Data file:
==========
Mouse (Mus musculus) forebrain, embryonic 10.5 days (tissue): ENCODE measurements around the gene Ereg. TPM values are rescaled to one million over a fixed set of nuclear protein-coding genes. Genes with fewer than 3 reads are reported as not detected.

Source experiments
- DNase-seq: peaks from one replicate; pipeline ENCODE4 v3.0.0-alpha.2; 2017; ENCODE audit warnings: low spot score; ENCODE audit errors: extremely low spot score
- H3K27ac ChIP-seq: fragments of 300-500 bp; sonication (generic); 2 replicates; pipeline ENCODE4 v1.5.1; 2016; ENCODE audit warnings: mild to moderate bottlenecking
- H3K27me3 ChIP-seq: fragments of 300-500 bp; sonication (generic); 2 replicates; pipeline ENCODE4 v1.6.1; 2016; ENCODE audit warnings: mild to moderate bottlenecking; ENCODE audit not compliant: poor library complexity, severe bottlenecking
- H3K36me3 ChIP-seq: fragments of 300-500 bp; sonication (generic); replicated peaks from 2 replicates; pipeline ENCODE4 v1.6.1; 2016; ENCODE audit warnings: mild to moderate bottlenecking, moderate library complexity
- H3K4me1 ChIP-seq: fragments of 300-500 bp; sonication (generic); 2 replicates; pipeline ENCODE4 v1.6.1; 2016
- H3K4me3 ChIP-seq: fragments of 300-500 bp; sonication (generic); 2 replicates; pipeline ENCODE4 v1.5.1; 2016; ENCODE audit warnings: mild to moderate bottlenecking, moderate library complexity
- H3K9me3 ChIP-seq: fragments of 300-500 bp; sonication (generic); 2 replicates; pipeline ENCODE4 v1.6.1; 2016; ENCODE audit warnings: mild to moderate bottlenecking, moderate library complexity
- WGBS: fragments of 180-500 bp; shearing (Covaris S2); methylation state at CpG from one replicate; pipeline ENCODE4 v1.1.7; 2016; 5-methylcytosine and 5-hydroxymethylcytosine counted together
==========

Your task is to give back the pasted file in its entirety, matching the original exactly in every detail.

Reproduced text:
Mouse (Mus musculus) forebrain, embryonic 10.5 days (tissue): ENCODE measurements around the gene Ereg. TPM values are rescaled to one million over a fixed set of nuclear protein-coding genes. Genes with fewer than 3 reads are reported as not detected.

Source experiments
- DNase-seq: peaks from one replicate; pipeline ENCODE4 v3.0.0-alpha.2; 2017; ENCODE audit warnings: low spot score; ENCODE audit errors: extremely low spot score
- H3K27ac ChIP-seq: fragments of 300-500 bp; sonication (generic); 2 replicates; pipeline ENCODE4 v1.5.1; 2016; ENCODE audit warnings: mild to moderate bottlenecking
- H3K27me3 ChIP-seq: fragments of 300-500 bp; sonication (generic); 2 replicates; pipeline ENCODE4 v1.6.1; 2016; ENCODE audit warnings: mild to moderate bottlenecking; ENCODE audit not compliant: poor library complexity, severe bottlenecking
- H3K36me3 ChIP-seq: fragments of 300-500 bp; sonication (generic); replicated peaks from 2 replicates; pipeline ENCODE4 v1.6.1; 2016; ENCODE audit warnings: mild to moderate bottlenecking, moderate library complexity
- H3K4me1 ChIP-seq: fragments of 300-500 bp; sonication (generic); 2 replicates; pipeline ENCODE4 v1.6.1; 2016
- H3K4me3 ChIP-seq: fragments of 300-500 bp; sonication (generic); 2 replicates; pipeline ENCODE4 v1.5.1; 2016; ENCODE audit warnings: mild to moderate bottlenecking, moderate library complexity
- H3K9me3 ChIP-seq: fragments of 300-500 bp; sonication (generic); 2 replicates; pipeline ENCODE4 v1.6.1; 2016; ENCODE audit warnings: mild to moderate bottlenecking, moderate library complexity
- WGBS: fragments of 180-500 bp; shearing (Covaris S2); methylation state at CpG from one replicate; pipeline ENCODE4 v1.1.7; 2016; 5-methylcytosine and 5-hydroxymethylcytosine counted together